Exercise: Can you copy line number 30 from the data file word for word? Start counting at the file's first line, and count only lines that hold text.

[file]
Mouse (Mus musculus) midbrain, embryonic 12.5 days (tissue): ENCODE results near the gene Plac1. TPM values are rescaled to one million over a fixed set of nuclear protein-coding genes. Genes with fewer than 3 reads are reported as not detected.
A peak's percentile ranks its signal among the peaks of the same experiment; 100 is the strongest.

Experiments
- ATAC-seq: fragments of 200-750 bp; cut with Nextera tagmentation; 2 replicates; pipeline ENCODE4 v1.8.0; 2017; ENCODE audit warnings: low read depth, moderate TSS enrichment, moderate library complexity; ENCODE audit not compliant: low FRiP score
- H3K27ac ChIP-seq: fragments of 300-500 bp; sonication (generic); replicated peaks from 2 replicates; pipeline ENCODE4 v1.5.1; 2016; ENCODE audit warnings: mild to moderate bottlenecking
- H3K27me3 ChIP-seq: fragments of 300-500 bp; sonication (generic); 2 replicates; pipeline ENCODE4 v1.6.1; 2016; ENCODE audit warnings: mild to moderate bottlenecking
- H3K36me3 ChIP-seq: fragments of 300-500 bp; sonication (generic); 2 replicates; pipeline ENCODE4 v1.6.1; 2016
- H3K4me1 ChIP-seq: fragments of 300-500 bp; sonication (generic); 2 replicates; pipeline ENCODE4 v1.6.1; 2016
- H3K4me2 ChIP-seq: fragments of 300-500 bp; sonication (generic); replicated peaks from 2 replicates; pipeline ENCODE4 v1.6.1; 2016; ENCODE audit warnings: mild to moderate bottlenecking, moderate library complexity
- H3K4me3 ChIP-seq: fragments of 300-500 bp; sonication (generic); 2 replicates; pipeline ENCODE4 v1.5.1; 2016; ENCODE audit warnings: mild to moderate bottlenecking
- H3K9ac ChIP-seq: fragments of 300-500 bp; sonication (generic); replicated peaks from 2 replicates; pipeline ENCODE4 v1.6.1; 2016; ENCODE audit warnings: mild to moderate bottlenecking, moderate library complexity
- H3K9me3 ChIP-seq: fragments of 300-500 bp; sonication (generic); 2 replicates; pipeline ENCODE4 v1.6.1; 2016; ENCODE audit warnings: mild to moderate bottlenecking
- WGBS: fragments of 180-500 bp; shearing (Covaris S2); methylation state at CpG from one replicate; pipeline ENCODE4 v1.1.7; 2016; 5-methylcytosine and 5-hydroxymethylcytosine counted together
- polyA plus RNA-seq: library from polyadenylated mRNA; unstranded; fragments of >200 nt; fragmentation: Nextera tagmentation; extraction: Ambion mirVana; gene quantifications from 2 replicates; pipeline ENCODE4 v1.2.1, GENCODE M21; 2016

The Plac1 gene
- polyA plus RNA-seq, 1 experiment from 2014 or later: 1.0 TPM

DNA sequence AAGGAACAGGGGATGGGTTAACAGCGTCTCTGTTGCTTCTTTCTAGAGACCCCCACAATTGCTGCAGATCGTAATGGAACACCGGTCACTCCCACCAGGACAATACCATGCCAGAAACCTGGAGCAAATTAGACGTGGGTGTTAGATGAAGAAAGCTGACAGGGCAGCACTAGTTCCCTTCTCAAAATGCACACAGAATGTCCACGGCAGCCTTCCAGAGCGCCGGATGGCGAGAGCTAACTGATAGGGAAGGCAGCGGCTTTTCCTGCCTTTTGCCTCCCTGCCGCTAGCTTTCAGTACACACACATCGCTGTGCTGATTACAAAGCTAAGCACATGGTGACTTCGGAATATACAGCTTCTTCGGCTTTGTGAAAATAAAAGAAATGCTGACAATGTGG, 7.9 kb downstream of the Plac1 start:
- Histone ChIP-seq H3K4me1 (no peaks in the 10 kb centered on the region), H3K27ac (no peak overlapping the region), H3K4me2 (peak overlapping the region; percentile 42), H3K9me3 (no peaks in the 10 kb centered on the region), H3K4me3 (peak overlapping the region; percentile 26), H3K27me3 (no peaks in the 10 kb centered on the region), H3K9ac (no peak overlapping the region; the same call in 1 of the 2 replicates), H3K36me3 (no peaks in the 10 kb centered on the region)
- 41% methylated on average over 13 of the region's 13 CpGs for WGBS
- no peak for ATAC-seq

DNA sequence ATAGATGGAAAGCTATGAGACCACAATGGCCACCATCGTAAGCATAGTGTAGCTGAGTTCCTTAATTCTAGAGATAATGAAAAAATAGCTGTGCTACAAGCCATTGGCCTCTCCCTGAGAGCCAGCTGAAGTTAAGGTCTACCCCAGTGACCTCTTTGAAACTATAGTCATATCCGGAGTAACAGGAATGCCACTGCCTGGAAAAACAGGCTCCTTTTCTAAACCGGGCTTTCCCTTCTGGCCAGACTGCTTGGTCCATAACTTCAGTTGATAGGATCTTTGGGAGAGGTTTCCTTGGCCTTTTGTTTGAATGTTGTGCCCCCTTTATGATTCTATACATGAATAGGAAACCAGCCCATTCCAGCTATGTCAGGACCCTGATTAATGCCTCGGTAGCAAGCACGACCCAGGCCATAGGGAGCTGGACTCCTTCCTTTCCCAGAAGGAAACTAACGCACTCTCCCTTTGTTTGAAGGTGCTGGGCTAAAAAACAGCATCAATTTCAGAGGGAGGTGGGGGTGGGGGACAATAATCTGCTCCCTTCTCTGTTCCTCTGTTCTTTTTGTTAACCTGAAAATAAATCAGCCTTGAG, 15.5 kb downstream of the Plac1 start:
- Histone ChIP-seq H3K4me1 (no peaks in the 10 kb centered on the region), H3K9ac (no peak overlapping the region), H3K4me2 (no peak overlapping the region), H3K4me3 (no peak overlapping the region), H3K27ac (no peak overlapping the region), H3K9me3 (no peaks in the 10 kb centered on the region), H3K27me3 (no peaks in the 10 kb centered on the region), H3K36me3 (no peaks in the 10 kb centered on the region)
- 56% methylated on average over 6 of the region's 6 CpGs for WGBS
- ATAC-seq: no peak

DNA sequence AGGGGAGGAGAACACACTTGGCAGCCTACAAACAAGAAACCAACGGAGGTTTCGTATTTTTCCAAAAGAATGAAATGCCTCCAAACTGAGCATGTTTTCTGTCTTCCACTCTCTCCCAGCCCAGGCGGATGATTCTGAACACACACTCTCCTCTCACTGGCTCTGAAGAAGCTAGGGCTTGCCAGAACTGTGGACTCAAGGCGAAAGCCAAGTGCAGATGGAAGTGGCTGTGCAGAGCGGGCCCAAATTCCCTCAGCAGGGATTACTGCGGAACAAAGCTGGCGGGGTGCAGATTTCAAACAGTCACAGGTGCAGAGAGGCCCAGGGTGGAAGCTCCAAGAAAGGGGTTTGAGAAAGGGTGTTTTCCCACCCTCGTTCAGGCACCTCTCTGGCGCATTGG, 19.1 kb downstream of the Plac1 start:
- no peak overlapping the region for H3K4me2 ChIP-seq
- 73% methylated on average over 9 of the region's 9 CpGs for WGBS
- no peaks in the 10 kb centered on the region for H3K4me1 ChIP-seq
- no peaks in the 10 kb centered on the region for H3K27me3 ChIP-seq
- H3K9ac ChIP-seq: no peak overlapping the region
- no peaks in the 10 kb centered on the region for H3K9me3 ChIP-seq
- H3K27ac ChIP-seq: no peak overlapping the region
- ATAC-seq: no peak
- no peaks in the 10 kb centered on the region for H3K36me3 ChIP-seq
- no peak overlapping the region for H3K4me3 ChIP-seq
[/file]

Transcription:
- H3K9ac ChIP-seq: no peak overlapping the region